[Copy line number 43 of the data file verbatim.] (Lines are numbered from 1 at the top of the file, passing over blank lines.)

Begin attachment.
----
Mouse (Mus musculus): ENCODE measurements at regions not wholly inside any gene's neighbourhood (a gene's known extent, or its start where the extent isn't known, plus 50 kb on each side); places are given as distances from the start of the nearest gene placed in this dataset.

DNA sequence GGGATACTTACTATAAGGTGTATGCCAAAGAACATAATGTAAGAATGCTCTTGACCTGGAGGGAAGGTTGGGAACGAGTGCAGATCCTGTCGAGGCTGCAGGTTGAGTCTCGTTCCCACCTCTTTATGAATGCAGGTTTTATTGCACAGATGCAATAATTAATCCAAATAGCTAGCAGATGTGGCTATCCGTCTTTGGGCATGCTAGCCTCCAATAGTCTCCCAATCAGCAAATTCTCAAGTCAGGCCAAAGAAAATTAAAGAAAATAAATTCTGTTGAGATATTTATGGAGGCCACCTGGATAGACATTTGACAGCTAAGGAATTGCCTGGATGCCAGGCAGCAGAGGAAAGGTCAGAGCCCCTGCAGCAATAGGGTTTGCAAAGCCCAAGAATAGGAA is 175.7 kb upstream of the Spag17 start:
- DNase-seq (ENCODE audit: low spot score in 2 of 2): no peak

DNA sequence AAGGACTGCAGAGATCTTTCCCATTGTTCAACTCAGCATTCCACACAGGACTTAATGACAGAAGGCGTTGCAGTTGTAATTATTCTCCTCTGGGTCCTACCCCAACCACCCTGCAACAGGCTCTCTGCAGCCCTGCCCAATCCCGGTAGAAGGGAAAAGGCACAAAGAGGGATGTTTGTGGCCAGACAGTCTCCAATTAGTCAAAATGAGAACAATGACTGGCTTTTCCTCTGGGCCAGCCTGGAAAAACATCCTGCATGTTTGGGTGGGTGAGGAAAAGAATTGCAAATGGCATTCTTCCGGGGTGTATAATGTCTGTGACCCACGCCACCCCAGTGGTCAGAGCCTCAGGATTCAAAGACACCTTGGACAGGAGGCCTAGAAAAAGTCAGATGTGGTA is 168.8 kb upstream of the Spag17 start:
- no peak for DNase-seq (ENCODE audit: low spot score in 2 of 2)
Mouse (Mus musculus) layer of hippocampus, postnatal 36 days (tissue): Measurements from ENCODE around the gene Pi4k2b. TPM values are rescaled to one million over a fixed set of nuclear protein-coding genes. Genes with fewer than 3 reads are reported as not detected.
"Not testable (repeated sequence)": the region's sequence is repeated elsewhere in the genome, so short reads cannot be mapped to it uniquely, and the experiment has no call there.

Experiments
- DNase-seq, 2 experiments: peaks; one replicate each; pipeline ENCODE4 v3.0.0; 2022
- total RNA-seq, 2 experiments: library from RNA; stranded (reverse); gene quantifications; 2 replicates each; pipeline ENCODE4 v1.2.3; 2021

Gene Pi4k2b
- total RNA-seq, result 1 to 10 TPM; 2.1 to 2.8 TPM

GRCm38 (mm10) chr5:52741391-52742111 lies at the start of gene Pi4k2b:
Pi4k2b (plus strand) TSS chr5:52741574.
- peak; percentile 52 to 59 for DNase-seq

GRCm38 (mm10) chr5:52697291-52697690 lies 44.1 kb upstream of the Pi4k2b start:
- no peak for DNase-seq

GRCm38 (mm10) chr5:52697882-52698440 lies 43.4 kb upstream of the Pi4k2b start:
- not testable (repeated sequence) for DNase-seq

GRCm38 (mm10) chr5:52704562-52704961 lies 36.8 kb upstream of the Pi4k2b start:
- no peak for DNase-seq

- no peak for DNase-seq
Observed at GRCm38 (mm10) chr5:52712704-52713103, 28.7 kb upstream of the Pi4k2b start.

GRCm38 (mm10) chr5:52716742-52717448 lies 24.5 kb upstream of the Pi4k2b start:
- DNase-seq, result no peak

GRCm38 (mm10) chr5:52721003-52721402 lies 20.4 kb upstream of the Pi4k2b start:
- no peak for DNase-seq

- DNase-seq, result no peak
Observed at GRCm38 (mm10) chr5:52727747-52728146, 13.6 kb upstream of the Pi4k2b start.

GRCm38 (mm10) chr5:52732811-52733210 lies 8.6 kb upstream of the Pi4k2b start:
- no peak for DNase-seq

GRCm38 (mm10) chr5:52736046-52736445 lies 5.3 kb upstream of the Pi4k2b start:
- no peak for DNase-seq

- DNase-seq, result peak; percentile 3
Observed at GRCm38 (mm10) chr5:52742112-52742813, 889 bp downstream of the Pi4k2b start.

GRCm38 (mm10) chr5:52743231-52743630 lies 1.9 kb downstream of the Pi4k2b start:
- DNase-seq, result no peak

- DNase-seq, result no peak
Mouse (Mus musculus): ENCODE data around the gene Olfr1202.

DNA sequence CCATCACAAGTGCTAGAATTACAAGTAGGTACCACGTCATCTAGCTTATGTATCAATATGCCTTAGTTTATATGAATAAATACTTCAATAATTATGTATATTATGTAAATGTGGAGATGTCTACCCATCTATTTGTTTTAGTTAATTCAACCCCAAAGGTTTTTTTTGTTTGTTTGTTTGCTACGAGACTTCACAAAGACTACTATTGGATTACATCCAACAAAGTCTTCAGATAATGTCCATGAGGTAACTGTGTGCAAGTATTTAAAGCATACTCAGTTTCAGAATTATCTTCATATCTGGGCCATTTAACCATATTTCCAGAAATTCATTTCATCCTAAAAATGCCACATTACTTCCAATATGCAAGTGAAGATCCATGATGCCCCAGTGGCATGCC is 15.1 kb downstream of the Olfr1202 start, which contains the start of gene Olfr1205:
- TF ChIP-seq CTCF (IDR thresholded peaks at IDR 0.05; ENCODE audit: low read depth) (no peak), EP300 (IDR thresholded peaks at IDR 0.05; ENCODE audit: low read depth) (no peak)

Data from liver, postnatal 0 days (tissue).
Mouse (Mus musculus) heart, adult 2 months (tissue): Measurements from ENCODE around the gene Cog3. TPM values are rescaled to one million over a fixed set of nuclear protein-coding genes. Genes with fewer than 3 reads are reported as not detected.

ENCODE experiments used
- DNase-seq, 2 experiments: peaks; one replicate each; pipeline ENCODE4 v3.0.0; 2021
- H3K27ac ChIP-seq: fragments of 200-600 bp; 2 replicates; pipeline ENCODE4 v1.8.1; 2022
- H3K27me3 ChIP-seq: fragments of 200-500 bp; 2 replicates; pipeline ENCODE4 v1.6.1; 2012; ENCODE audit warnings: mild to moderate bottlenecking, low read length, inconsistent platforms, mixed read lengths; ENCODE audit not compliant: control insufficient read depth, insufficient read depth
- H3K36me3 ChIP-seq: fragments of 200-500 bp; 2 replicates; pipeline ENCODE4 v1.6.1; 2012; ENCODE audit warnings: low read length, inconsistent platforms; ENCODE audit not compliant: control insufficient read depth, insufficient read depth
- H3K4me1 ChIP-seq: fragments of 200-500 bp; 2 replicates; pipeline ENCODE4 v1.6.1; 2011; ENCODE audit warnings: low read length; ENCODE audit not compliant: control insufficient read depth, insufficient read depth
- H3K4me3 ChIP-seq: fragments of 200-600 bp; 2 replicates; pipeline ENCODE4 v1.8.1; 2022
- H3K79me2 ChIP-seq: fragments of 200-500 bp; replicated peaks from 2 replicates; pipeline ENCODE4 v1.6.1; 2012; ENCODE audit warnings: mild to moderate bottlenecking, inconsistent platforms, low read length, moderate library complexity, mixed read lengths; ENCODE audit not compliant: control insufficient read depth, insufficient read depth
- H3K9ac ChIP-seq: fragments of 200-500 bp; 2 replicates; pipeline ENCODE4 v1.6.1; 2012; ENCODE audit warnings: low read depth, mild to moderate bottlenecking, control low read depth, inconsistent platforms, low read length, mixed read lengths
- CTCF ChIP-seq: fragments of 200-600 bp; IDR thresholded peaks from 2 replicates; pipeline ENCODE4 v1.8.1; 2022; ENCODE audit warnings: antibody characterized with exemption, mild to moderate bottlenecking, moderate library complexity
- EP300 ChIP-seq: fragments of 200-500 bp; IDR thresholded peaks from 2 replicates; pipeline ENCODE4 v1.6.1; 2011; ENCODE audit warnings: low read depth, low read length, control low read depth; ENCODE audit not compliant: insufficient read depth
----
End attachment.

Mouse (Mus musculus) heart, adult 2 months (tissue): Measurements from ENCODE around the gene Cog3. TPM values are rescaled to one million over a fixed set of nuclear protein-coding genes. Genes with fewer than 3 reads are reported as not detected.